3) Find intimacy in the everyday - One of our favorite things to do is to grocery shop together. Mat and I find it fun (because Mat makes everything fun) and there’s just something about strolling through the aisles together, keeping track of our budget, checking off our list, and sorting through our coupons that draws us closer together. Maybe it’s just being together or maybe it’s something in the air, but by the time we get to aisle four you can find us holding hands, hugging and even sneaking in a kiss or two… it gets spicy! Hello! Clean up on aisle four! Whether it’s grocery shopping, cleaning the kitchen, going for a walk, working in the yard or simply cuddled up to watch a sports game, Mat and I don’t wait for a date night to focus on intimacy. We’ve learned how to build it into our every day lives. And let me tell you, that makes a world of difference because sometimes date nights are realistic for us.

    4) Don’t wait until you feel in the mood - Sometimes a roll in the hay needs to just happen. If you wait for the perfect conditions, it won’t happen. Being busy, being tired - these are reasons to put off love making until the next night, but guess what…. the next night you feel the same way. Nights turn into weeks and it begins to create friction between you and your spouse or you start to drift a little bit. Intentional intentions is the name of the game. You need to make it a priority. And don’t be afraid to mix it up a bit if you need to… sometimes at the end of the day is not the best time, or sometimes you gotta take advantage of those quickies. The lesson here is to enjoy time with your spouse and don’t get so fixated on all conditions being right that you pull away.

    5) Carve out time and space to talk - Have you ever looked up and realized you’ve barely said three words to your spouse all day? Or better yet, all you’ve talked about it what’s for dinner or who’s picking up what kid at what time? It’s easy to let a busy life dictate your conversation to be that of organization and hardly anything romantic. To combat this, create time to connect and also a space to do it. Mat and I have been encouraged by creating time right when the last of us gets home to talk and we take about 10 minutes alone in our bedroom to do so. Or at times we end up at the gym together right after work and we will spend time in the gym or the gym parking lot or the garage talking. I know some couples that take time before they fall asleep at night. Other couples take time in the morning before work. I remember my mom and dad taking time after dinner, especially when the weather was nice. They’d go sit out on the deck while us kids cleaned the kitchen or they’d go for a walk. We knew that was their time. It’s just creating some space away from the distractions and chaos of the day to really focus on each other.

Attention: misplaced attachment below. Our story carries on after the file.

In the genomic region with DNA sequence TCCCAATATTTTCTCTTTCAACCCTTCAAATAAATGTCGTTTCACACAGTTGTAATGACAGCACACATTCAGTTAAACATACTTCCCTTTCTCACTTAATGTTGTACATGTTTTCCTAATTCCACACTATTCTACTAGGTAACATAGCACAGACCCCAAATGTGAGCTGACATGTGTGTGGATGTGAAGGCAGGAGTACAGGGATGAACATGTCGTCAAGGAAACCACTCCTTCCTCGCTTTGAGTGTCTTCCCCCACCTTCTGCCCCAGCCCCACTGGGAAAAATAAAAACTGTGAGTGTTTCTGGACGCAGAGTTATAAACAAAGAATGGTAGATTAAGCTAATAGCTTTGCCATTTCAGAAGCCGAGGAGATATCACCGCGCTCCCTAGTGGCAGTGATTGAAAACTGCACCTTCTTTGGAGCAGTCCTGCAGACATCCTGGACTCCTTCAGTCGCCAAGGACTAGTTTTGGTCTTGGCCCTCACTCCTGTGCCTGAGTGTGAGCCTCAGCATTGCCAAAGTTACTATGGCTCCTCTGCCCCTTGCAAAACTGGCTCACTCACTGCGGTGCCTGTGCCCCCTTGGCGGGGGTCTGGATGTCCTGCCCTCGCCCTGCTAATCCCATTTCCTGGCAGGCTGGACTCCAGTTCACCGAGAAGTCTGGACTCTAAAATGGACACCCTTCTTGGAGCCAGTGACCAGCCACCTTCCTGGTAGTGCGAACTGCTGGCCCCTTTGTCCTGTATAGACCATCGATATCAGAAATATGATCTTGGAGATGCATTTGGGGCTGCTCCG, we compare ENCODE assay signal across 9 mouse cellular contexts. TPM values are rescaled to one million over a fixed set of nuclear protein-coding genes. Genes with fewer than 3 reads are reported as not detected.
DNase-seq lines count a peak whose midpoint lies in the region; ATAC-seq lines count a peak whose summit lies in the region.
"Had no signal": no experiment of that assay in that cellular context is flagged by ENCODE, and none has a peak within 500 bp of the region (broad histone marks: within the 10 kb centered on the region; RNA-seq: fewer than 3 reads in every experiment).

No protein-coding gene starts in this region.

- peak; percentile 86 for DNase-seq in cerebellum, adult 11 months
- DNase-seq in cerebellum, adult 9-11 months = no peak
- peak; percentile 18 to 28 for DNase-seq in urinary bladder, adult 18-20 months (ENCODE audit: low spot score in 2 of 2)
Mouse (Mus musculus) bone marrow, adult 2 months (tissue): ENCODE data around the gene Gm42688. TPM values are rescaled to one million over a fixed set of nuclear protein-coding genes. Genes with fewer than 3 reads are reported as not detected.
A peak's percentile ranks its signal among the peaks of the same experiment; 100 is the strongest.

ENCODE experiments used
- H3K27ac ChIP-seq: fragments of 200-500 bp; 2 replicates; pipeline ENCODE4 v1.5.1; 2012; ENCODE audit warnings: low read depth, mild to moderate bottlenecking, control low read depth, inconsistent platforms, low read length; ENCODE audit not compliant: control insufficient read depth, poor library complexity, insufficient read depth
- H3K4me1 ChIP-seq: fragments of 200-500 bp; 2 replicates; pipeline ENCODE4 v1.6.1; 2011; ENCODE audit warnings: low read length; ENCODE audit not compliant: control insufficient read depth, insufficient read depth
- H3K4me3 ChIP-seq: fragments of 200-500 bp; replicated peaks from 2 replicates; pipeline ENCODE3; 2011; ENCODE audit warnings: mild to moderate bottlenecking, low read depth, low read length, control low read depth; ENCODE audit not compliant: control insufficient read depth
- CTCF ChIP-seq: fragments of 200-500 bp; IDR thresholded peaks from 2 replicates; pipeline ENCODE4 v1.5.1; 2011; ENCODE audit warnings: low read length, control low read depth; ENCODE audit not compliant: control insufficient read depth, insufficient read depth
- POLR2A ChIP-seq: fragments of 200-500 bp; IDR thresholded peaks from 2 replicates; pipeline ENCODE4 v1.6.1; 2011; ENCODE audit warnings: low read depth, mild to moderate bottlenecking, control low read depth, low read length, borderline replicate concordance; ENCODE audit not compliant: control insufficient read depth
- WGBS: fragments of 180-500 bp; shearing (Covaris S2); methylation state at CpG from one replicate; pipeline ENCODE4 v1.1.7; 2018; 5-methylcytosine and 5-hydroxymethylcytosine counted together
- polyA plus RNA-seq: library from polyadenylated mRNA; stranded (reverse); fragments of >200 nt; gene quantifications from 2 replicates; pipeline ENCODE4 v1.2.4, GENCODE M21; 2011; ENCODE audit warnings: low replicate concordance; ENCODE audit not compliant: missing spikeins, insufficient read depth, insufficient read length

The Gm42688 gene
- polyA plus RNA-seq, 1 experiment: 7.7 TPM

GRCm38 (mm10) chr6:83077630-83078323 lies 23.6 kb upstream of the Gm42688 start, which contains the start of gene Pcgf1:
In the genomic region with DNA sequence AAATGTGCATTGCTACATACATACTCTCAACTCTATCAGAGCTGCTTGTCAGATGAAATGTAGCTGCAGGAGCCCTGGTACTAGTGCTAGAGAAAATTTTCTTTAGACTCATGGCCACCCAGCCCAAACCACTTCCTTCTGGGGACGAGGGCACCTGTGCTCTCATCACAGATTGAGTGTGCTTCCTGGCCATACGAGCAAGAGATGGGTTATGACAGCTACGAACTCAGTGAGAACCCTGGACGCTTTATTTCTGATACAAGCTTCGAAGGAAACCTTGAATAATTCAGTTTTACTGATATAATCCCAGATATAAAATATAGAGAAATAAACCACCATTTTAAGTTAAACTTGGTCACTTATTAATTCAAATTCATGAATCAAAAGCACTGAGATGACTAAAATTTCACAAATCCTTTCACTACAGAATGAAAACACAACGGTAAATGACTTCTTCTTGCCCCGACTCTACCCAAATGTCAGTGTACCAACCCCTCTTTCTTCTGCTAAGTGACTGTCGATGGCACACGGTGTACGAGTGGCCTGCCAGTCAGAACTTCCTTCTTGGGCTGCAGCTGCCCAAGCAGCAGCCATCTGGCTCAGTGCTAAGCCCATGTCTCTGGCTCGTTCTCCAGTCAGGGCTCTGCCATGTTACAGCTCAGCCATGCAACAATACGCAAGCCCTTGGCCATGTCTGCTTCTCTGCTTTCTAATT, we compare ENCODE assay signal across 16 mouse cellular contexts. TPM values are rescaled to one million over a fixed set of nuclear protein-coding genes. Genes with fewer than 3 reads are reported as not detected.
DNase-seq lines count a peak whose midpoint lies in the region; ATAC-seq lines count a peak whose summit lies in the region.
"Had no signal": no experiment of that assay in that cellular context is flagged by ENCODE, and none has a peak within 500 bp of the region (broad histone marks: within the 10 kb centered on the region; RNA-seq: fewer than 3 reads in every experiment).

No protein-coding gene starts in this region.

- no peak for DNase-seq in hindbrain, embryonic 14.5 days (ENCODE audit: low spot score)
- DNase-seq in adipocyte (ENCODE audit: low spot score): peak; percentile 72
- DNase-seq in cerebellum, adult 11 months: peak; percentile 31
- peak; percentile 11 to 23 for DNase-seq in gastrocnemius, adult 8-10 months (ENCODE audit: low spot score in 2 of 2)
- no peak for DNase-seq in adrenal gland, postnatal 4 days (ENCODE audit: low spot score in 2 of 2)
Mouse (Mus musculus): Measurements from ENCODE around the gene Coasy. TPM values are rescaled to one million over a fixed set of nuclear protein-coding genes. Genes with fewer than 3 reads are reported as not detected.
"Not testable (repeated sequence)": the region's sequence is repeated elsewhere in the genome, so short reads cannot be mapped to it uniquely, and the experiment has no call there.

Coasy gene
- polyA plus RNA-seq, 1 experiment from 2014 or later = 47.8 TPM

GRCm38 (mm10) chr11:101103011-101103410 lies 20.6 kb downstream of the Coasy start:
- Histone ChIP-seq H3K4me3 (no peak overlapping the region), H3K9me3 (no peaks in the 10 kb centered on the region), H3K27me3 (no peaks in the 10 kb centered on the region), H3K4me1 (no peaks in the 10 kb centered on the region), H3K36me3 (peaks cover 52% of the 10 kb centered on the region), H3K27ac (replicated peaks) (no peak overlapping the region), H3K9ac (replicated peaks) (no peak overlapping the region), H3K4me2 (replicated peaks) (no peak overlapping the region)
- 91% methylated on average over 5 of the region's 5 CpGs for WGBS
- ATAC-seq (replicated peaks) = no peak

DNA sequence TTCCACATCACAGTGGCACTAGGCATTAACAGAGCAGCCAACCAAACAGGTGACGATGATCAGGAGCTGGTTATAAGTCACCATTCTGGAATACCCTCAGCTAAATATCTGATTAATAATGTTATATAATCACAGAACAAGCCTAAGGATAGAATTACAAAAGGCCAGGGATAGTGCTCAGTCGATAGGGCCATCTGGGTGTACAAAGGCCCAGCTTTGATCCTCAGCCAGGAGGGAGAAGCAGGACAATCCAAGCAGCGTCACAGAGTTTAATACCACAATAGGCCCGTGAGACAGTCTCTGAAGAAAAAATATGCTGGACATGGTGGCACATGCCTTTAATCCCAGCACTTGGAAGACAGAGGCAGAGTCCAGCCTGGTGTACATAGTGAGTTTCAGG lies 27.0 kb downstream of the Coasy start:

Where, in your relationship, have you let busyness take over? What are some things you can do to create space for your relationship? Which of the five suggestions are you going to try? I’d love for you to tell me in the comments below and let me know how it goes!